Man sentenced to 49 years for killing transgender ex-girlfriend

First time US hate crime law used in case involving violence against transgender person

Joshua Vallum pleaded guilty to the murder of Mercedes Williamson. Photograph: AP

Joshua Vallum pleaded guilty to the murder of Mercedes Williamson. Photograph: AP

 

A Mississippi man has been sentenced to 49 years in prison for killing his transgender former girlfriend, a case the US Justice Department said was the first involving violence against a transgender person to be prosecuted under the federal Hate Crimes Act.

Joshua Vallum, (29), killed Mercedes Williamson in May 2015, after the end of their relationship, because a friend learned that she was transgender, a fact Vallum kept hidden from friends and family while they dated. Local news reports said that Williamson was 17 at the time of her death.

Vallum is a member of the Latin Kings gang and decided to kill Williamson because he “believed he would be in danger” if other gang members learned that he had once dated a woman he knew to be transgender, the Justice Department said in a statement. He pleaded guilty to a state-level murder charge and was sentenced to life in prison last July.

In December, Vallum pleaded guilty to one count of violating the Matthew Shepard and James Byrd Jr Hate Crimes Prevention Act, a federal hate crime statute signed into law in 2009.

“Today’s sentencing reflects the importance of holding individuals accountable when they commit violent acts against transgender individuals,” Attorney General Jeff Sessions said in this week’s statement. “The Justice Department will continue its efforts to vindicate the rights of those individuals who are affected by bias-motivated crimes.”

But Rob Hill, Mississippi state director for the Human Rights Campaign, an LGBT advocacy group, said the case showed how much more work needed to be done at the state level. Mississippi is one of 20 states that do not have a hate crime law covering crimes committed on the basis of sexual orientation and gender identity, according to the Human Rights Campaign.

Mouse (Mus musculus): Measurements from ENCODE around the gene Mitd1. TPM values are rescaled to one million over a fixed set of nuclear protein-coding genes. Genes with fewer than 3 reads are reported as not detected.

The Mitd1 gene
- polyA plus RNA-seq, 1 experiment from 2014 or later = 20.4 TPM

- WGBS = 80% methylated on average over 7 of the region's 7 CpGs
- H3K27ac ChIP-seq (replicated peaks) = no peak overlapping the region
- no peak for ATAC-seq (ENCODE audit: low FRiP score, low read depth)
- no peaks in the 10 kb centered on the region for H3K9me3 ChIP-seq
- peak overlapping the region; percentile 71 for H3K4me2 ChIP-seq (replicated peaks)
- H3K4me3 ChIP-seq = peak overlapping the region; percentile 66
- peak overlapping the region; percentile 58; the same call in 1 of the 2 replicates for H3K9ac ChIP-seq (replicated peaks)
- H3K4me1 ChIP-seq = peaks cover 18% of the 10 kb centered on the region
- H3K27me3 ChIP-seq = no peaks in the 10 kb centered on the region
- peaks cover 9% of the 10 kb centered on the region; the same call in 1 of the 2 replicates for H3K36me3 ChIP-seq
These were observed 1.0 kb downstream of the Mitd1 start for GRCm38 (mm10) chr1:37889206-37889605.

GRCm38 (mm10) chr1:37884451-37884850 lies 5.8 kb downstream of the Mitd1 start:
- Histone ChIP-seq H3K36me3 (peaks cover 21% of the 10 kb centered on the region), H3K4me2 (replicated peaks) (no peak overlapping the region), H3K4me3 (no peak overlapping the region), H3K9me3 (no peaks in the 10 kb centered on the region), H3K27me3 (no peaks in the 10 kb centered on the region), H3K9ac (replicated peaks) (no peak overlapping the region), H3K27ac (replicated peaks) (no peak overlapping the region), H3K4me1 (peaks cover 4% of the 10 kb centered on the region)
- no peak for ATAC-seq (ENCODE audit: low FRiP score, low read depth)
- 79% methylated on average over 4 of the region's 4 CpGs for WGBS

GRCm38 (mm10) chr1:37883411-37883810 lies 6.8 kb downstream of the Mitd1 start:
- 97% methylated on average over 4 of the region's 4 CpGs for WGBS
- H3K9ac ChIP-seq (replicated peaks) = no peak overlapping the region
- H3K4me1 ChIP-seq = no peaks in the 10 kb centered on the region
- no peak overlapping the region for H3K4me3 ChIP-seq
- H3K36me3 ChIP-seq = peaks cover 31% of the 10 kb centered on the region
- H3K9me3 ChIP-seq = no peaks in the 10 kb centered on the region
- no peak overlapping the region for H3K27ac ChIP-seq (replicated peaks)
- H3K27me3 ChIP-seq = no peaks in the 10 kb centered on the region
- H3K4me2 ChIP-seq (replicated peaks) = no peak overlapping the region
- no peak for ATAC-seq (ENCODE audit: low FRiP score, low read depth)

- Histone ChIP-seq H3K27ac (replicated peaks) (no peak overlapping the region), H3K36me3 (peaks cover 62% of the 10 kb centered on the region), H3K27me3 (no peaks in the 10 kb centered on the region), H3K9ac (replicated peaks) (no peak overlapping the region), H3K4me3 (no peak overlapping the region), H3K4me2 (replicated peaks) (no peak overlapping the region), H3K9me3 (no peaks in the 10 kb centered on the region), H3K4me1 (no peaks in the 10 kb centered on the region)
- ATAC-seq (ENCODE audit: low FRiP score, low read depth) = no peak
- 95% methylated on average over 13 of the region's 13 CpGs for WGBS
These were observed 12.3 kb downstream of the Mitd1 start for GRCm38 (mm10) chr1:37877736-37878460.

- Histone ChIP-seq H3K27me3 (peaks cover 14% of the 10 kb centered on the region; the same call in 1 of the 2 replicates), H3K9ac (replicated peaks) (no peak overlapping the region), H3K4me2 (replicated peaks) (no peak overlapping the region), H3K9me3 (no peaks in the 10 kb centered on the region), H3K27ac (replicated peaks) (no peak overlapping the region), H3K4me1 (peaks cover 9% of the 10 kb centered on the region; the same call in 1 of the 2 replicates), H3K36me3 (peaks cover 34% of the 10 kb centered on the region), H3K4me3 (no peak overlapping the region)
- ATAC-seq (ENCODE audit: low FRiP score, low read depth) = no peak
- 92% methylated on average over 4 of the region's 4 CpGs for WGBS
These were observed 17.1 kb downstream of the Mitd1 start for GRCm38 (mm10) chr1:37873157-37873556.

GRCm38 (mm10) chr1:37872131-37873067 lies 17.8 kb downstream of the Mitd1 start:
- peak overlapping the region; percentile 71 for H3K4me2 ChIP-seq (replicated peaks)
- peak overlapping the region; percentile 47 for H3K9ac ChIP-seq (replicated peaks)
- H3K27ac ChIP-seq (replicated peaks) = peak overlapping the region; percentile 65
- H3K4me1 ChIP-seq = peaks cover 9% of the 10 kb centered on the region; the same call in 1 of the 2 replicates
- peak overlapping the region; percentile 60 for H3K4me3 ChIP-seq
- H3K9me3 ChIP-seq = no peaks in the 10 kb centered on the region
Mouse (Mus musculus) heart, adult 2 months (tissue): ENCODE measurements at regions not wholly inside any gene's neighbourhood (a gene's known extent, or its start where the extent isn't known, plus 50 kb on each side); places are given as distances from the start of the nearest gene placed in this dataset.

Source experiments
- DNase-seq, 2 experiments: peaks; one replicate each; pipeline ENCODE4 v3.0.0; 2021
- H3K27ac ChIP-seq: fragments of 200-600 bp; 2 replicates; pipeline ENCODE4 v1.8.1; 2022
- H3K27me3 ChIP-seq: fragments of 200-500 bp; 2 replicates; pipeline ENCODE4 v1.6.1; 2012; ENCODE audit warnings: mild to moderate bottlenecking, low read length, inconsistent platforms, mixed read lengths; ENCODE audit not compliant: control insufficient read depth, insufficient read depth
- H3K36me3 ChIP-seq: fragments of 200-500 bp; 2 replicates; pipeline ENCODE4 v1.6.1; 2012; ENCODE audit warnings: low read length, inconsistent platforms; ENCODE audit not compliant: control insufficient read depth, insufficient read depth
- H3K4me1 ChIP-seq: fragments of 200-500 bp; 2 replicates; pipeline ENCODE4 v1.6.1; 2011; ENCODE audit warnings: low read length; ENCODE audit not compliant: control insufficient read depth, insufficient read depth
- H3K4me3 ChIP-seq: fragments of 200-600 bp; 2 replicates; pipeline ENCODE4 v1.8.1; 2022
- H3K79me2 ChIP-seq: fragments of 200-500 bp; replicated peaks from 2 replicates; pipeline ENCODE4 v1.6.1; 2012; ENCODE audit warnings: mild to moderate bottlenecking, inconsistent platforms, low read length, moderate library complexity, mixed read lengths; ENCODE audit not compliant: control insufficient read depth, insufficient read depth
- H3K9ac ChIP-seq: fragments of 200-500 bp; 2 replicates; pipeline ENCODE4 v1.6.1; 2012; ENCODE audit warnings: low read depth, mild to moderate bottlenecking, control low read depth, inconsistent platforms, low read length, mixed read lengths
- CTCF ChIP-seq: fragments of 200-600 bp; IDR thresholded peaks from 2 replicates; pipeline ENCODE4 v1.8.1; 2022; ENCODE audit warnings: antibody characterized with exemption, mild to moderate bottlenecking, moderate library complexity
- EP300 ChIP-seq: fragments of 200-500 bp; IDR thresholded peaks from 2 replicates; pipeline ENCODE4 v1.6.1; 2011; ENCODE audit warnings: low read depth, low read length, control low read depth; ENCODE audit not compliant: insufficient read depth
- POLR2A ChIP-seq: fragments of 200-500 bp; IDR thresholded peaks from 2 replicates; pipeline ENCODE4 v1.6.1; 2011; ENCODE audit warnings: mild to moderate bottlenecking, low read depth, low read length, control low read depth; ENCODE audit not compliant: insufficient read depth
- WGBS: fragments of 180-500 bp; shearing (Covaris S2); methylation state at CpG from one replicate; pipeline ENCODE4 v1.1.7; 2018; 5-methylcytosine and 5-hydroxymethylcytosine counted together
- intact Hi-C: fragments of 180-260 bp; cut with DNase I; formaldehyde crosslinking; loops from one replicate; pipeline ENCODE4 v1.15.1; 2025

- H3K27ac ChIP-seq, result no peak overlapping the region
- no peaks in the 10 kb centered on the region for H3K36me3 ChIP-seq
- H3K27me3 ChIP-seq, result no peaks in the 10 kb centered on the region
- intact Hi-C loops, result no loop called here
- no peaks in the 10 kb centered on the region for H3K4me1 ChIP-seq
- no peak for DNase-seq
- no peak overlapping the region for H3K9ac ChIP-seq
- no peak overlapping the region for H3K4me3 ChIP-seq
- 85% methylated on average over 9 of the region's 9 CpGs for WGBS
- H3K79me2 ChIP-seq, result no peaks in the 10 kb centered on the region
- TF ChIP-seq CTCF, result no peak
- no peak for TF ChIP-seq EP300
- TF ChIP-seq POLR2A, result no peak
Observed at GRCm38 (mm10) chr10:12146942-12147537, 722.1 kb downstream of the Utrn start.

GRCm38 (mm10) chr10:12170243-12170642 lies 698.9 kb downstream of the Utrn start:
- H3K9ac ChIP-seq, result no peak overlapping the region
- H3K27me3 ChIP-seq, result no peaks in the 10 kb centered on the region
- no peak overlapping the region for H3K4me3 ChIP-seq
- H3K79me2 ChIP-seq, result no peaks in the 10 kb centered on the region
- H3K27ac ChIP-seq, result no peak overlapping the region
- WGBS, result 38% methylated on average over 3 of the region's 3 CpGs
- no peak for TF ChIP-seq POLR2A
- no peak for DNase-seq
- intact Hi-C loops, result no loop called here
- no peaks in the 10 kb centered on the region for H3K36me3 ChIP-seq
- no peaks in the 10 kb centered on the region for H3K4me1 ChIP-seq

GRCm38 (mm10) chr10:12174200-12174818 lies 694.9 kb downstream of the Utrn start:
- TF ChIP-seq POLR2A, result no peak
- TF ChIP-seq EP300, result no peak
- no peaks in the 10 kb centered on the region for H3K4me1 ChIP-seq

“There is an epidemic of violence against transgender people, and particularly women of color, across the country,” Hill said. “And yet today is the first time a perpetrator will be sentenced under federal hate crimes charges for killing a transgender person because that crime crossed a state line.”

In an interview with The Sun Herald, a newspaper in Biloxi, Mississippi, Jenny Wilkins, Williamson’s mother, said the relationship between Vallum and her daughter, to whom she referred using male pronouns, lasted 8 and a half months. “To me, I didn’t think that anything was wrong with him,” she said of Vallum. “He was so nice.”

“He bought him stuff; he took him out to eat. The whole nine yards,” Wilkins said. “Like something me and my husband do is what him and Josh do.”

At some point their relationship ended – the Justice Department this week did not say when – and Vallum and Williamson fell out of touch. There had been no contact between them until the night of the murder.

When Vallum found out that a friend had learned Williamson’s gender identity, he went to her home in Alabama and persuaded her to get in his car and ride with him to Mississippi, the Justice Department said.

He then drove her to his father’s home in Lucedale, Mississippi, where he attacked her with a stun gun, repeatedly stabbed her and beat her to death with a hammer. After he killed Williamson, he tried to dispose of the murder weapons and destroy other evidence linking him to the crime, the Justice Department said.

Vallum also lied to law enforcement about the murder, telling the police at first that he had killed Williamson in a state of panic and rage after learning for the first time that she was transgender, according to the Justice Department.

As part of his guilty plea, Vallum admitted that he had known her gender identity during their relationship and that he would not have decided to murder her had she not been transgender.

In a jailhouse interview with The Sun Herald, Vallum said he felt remorse for the killing. “If there was one thing that I could take back I wish that would be it,” he said.

“I would even trade places with Mercedes so that I wouldn’t have to go through all this that I’m having to go through now. It’s just not worth it.”

– New York Times